Most men die of their remedies, not of their illnesses. – Molière
|Yarrow blossoms. Each flower is about 5mm (1/4") wide or even smaller.|
Yarrow (Achillea millefolium L.) is one of those wildflowers that is sort of easy to miss.
It’s not that we don’t see it, it’s just that—for most people—it’s not very pretty. Or at least not as pretty as many of the other more showy wildflowers we have in Nova Scotia.
|I believe the height of wild yarrow has to do with how good|
the soil is where it is growing. It stands to reason that would
be the case. These specimens are about 12" (30 cm) high.
What it looks like
Yarrow is an herb that grows between 1-3’ high. The flower heads are flat inflorescence (bunches) of small, five petalled white blooms that have a strong odour reminiscent of sage. The flowers occur from July through October.
If you’re lucky you will also stumble upon the pink variety. The plant is identical except the blooms are ever so slightly tinged delicate pink. From what I have read this is not native but is a European introduction. I always thought it was just a variation of the same flower.
Non-native ornamental yarrows (for gardens) can be purchased at most garden centres, available in colours from very bright red to even lilac. I believe I may have even seen an orange one once.
The flat heads of yarrow are sort of reminiscent of lace, but not nearly as open and delicate as Queen Anne’s Lace. Yarow flower heads are quite dense although small.
The sturdy stems are covered with fine wooly hairs as are the feathery leaves. Both are a grayish-green colour. Although leaves appear on the stems, the majority of them are at ground level.
This perennial reproduces via seed and by rhizomes. The deep, creeping roots actually make the plant quite drought tolerant.
You can find yarrow growing in quite a few different places, such as ditches, pastures, shorelines ad woodlands. One requirement for it to do well is acidic soil. It also likes dry rocky soil, which accounts for it being seen in disturbed areas.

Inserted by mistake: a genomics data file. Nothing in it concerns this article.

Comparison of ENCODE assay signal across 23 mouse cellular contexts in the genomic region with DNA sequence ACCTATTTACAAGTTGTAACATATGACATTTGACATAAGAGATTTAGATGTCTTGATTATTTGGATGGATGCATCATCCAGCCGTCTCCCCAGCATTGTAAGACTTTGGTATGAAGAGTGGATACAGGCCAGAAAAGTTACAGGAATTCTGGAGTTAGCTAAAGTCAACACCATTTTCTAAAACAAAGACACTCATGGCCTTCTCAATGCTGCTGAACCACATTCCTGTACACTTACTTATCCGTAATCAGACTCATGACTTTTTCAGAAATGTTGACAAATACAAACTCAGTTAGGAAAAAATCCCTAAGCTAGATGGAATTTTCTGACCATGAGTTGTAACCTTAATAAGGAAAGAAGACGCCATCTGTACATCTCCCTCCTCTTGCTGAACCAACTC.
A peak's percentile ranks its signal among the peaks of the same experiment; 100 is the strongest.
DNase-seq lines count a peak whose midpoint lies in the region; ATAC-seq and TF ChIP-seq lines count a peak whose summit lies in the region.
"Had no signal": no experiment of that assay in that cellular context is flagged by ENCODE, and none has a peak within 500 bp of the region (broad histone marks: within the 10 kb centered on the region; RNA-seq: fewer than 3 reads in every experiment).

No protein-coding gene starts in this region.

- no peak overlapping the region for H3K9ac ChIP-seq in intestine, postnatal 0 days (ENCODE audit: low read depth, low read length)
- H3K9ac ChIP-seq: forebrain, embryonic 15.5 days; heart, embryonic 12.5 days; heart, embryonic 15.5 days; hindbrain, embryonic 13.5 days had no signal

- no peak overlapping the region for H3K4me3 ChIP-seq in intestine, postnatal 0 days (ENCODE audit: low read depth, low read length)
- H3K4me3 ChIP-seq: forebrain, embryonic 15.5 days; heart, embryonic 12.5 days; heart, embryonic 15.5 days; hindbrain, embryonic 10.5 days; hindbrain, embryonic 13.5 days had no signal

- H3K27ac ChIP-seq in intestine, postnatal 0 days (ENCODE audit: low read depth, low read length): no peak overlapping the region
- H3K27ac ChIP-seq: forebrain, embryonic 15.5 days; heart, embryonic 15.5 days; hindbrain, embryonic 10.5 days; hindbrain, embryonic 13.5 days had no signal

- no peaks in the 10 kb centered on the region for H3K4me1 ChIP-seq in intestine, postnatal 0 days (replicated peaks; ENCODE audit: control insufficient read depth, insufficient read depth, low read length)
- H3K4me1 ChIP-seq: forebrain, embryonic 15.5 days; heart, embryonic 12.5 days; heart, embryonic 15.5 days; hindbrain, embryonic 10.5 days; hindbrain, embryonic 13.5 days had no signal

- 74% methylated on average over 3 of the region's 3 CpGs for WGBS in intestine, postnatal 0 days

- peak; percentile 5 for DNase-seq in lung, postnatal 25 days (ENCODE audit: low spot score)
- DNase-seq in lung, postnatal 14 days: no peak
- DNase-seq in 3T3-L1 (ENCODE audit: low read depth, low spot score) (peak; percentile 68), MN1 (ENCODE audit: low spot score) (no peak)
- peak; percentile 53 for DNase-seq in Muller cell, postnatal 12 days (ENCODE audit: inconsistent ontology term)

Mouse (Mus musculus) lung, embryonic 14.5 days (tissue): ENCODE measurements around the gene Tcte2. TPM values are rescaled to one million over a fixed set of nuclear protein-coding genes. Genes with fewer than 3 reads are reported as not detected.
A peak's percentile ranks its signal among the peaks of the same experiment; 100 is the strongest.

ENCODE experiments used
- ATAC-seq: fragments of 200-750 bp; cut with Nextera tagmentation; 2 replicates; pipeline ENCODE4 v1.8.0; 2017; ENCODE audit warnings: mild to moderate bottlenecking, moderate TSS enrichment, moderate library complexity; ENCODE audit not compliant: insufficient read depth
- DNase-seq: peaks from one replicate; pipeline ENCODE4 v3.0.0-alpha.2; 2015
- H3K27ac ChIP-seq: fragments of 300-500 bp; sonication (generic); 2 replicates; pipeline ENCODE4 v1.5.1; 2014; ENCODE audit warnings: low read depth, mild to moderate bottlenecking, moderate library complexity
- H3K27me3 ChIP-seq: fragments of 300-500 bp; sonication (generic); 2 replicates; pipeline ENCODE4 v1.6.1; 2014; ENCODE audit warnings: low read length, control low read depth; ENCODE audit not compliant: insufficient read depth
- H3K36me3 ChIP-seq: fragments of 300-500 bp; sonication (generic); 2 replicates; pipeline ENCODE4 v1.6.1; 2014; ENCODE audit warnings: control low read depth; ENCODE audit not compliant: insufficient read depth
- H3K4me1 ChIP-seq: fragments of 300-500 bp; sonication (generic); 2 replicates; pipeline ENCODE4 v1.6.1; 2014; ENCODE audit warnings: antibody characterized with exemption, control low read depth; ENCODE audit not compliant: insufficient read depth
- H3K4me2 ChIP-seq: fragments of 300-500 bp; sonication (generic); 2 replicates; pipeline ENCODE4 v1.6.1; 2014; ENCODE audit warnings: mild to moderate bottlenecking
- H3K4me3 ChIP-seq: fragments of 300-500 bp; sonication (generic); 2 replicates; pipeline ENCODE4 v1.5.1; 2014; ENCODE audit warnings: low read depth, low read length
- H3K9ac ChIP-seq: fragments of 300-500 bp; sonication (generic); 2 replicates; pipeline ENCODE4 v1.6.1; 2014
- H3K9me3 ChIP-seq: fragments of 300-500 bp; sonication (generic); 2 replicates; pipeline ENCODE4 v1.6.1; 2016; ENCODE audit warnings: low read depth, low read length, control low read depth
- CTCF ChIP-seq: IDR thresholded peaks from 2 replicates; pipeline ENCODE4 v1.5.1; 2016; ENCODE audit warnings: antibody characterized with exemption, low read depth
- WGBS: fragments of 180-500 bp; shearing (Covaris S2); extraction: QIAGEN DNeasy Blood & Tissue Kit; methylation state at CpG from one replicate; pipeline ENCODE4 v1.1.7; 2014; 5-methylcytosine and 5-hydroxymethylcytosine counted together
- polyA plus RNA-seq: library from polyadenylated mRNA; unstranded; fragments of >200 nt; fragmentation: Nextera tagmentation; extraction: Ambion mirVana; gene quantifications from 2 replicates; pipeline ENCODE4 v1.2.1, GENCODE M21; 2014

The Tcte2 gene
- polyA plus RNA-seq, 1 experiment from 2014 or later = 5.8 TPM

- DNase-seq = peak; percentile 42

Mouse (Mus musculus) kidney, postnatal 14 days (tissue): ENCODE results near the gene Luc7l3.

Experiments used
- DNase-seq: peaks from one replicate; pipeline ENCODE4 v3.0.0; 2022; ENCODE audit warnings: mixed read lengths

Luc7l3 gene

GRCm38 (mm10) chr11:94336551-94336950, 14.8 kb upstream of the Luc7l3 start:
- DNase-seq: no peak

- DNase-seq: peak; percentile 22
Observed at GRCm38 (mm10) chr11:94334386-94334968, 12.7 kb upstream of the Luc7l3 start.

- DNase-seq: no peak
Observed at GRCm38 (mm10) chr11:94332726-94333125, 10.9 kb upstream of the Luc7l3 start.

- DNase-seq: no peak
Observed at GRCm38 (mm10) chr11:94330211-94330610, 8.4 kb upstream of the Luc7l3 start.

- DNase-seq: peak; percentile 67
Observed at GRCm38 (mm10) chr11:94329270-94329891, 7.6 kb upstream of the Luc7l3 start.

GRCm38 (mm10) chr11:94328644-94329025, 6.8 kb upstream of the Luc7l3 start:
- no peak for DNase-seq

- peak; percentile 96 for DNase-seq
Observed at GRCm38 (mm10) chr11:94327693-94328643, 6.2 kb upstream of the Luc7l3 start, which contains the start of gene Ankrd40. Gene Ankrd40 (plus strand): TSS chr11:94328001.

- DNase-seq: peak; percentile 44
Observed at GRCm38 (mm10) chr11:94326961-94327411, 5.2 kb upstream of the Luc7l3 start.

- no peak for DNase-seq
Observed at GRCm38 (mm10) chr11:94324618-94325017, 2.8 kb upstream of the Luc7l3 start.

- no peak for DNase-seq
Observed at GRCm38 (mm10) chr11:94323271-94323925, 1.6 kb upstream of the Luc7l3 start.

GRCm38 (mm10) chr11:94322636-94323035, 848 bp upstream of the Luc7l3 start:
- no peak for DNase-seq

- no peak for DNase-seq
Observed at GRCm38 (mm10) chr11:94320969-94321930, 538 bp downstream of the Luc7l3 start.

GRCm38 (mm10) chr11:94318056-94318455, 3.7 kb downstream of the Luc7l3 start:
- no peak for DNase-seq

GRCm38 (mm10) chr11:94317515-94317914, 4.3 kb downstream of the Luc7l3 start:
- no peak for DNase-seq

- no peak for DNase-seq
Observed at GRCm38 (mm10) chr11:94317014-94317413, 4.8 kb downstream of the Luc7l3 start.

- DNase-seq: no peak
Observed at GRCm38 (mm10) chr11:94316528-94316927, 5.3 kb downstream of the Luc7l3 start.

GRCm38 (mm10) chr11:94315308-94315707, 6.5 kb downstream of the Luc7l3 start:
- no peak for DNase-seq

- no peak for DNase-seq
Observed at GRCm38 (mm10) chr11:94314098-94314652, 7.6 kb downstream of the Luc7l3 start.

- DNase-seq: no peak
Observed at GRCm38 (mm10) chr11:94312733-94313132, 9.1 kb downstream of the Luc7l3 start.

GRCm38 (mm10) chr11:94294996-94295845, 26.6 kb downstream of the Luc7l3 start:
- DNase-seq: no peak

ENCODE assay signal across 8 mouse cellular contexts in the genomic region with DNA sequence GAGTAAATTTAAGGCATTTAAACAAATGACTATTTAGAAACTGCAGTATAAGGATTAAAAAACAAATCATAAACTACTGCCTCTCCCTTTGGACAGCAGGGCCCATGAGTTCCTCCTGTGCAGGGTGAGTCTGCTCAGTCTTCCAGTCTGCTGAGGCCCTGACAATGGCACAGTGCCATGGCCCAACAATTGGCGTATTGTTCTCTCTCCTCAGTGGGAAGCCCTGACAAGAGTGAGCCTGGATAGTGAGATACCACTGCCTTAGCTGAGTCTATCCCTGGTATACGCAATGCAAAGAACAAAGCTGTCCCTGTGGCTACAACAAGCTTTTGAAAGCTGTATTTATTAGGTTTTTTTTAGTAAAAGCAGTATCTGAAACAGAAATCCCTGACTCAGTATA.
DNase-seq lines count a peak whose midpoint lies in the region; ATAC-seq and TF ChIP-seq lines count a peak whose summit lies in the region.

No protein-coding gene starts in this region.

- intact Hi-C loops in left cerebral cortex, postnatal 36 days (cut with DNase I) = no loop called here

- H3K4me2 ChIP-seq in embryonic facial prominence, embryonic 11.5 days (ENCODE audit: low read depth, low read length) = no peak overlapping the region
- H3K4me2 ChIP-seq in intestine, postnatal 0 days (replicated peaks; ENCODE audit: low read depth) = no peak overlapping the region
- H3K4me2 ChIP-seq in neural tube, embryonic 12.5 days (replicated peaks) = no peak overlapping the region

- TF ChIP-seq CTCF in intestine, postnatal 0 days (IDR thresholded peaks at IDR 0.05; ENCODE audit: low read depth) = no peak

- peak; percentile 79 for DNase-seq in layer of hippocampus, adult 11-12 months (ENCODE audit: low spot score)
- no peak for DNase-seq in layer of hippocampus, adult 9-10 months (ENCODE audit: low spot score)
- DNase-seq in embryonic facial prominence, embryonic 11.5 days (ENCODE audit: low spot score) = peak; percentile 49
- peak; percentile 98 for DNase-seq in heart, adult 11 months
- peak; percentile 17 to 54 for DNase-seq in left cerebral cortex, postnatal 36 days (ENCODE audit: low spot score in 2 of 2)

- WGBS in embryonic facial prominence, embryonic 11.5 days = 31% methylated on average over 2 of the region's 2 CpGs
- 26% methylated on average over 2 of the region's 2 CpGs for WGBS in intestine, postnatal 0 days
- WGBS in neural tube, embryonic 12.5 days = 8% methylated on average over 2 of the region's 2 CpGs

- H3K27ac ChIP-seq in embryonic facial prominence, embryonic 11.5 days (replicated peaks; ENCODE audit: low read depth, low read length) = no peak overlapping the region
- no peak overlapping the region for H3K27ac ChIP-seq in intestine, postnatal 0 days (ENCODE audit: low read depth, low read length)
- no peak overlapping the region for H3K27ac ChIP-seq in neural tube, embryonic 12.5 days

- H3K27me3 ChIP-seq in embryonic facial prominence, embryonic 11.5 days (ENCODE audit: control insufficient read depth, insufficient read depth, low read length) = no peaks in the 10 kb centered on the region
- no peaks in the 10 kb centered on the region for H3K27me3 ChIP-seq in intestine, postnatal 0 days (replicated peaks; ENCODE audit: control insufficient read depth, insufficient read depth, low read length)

Yarrow can found in most provinces of Canada, including the Yukon and North West Territories.
Yarrow is best known for its medicinal qualities. Its volatile oils are antibacterial, anti-inflammatory and diuretic, and its tannins are astringent. The alkaloids present are both hypotensive and hypoglycemic. Yarrow even has coumarin, which helps reduce high blood pressure.
The bitterness, when tasted, denotes the presence of flavonoids and alkaloids. These compounds have effects on the digestive system, tissues and the blood stream.
Native Canadians used yarrow to treat headaches, stings, cuts, sores, burns, and nosebleeds. Today, extracts from the plant can be found in many pharmaceuticals. Application varies from cramps, nausea, and inflammation to fevers, colds and aromatherapy uses.
Here are a couple other uses for yarrow. The leaves and flowers can be boiled as tea. An early reference cites the tea as useful for “melancholia”. The flowers can also be used as a dye. The colour ranges from yellow through to light olive green.
So always remember that what may seem uninteresting or attractive on the surface usually has far more going for it than what meets the eye.
I find this not only in plants, but people too...
Of course, if you're planning to "self medicate" think twice.Although yarrow is a staple on natural medicine always consult with a doctor before adding any medicinals to your diet. There could always be conflicts with medicines you currently take. Sometimes serious conflicts.
So be aware, and be safe.
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